Canada warns Hong Kong extradition law to China could impact Canadians

Jun 14 2019, 10:27 pm

The Canadian government issued a statement earlier this week over the devolving situation in Hong Kong, where violent mass protests have sparked over a proposed new extradition law.

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This proposed law would make it easier for individuals to be extradited into Mainland China to face trial under Chinese law, with critics arguing there would be little oversight and that it violates Hong Kong’s limited autonomy granted in an agreement between the United Kingdom and China after the colony’s 1997 handover.

Hong Kong citizens, Mainland Chinese citizens in Hong Kong, and foreigners and tourists in the city would all be affected by the extradition law, as it applies to everyone. Without proper safeguards, individuals accused of a crime in Hong Kong could face Chinese law, which is known for its arbitrary nature, providing less safeguards, and being a tool to control dissent.

In her statement, Minister of Foreign Affairs Chrystia Freeland says the Canadian government is monitoring the situation and concerned for the impact it could have on Canadian citizens living in Hong Kong. It is estimated there are approximately 300,000 Canadian passport holders in the city.

More than a million people — approximately one-seventh of the city’s population — took part in relatively peaceful protests on Sunday. However, police used force to quell protests on Wednesday that blockaded Hong Kong’s legislature, resulting in numerous arrests and injuries.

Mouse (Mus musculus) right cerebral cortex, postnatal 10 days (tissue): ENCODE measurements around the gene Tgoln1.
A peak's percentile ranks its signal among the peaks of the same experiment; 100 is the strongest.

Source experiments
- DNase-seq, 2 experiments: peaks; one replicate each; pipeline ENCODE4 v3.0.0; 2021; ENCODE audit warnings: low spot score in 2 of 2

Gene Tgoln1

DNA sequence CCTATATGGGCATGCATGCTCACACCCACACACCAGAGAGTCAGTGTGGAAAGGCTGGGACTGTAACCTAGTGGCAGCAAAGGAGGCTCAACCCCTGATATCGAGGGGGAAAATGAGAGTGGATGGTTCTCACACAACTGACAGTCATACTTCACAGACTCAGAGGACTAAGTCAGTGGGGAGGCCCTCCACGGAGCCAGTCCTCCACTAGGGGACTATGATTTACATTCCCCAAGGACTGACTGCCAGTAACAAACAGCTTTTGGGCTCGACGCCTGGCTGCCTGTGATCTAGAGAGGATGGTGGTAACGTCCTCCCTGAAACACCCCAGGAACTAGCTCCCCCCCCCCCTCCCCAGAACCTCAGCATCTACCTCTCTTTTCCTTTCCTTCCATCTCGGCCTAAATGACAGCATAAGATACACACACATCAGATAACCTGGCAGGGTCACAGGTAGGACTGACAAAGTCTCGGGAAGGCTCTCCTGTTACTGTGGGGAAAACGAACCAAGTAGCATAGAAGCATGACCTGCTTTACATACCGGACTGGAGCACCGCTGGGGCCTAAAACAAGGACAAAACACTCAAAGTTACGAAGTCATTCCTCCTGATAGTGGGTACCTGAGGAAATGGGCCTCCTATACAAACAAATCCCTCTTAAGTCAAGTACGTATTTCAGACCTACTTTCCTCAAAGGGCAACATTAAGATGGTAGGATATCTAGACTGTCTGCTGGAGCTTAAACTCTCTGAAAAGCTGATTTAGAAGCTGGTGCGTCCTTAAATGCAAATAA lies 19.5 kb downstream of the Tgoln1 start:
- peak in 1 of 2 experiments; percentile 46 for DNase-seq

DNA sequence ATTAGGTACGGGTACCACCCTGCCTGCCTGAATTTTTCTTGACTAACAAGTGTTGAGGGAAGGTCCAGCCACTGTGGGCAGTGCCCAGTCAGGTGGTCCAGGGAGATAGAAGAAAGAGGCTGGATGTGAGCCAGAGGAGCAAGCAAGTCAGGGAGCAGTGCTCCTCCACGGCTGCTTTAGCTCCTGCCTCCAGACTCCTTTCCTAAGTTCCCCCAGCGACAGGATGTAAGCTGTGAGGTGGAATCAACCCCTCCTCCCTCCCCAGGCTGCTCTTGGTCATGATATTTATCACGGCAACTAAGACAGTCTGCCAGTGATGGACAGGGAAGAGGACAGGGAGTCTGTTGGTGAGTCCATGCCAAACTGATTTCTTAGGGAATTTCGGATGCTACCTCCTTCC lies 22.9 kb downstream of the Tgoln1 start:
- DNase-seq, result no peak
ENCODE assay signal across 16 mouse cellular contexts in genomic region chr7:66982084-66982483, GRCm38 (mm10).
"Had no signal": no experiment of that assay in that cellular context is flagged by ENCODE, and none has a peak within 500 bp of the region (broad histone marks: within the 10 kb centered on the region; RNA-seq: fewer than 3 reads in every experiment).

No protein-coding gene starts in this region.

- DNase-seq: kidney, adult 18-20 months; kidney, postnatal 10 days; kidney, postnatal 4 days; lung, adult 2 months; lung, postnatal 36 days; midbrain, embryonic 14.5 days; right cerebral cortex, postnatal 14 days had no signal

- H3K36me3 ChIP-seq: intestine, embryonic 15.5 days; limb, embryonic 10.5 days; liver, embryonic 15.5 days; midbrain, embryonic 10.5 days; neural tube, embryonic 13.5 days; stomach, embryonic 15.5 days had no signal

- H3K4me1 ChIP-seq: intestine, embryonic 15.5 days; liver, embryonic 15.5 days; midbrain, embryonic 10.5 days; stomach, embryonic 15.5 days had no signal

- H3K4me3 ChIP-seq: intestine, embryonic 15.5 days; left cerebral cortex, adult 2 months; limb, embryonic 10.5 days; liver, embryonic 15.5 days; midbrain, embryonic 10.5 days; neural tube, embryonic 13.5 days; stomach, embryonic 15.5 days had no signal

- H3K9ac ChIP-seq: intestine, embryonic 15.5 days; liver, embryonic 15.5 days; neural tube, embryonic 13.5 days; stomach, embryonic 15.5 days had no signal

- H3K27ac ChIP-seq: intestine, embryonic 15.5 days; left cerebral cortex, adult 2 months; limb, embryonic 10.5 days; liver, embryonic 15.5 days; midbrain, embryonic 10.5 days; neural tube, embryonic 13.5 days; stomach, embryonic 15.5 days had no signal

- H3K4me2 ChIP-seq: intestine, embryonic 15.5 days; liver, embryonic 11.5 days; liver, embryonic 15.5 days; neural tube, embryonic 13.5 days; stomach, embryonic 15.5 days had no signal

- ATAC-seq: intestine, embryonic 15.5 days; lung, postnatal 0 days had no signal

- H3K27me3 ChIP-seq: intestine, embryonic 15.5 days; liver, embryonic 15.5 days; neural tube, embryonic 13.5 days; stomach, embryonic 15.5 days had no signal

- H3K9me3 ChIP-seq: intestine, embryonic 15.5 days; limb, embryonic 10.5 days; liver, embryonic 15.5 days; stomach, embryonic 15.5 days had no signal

“Canada remains concerned about the potential effect these proposals may have on the large number of Canadian citizens in Hong Kong, on business confidence, and on Hong Kong’s international reputation,” said Freeland.

“We urge the Hong Kong government to listen to its people and its many friends around the world, and allow time for thorough consultation and consideration before making any amendment to the Fugitive Offenders Ordinance. Freedom of expression and assembly are the bedrock of Hong Kong’s free society. It is vital that any legislation preserve Hong Kong’s high degree of autonomy, rule of law, and independent judiciary.”

Freeland’s criticisms were sharply rebuked by the Chinese Embassy for Canada in Ottawa, calling her comments “irresponsible” and “erroneous.” They also claimed the Hong Kong protests were incited by “external forces.”

“We deplore and firmly oppose this. No country should interfere in the internal affairs of other countries on the grounds of caring for its expatriates… What really affects Hong Kong’s business confidence and international reputation is not the amendment of the ordinance, but those acts of violence, which have been incited by external forces and damage social peace and disregard the law,” reads the Chinese government’s statement.

“We urge the Canadian side to exercise caution in its words and deeds, stop intervening in the normal legislative process of the Hong Kong SAR, and stop in whatever form interfering in Hong Kong affairs and China’s domestic affairs.”

Civil unrest in Hong Kong is expected to continue over the weeks and months, with expectations that Hong Kong’s leader, Chief Executive Carrie Lam, will carry forward with the extradition law plans, despite the policy’s unpopularity amongst a wide range of Hong Kong citizens, including businesses, lawmakers, judges, and students.

Recent protests have delayed further legislation discussions, but the law could still pass before the end of the month.

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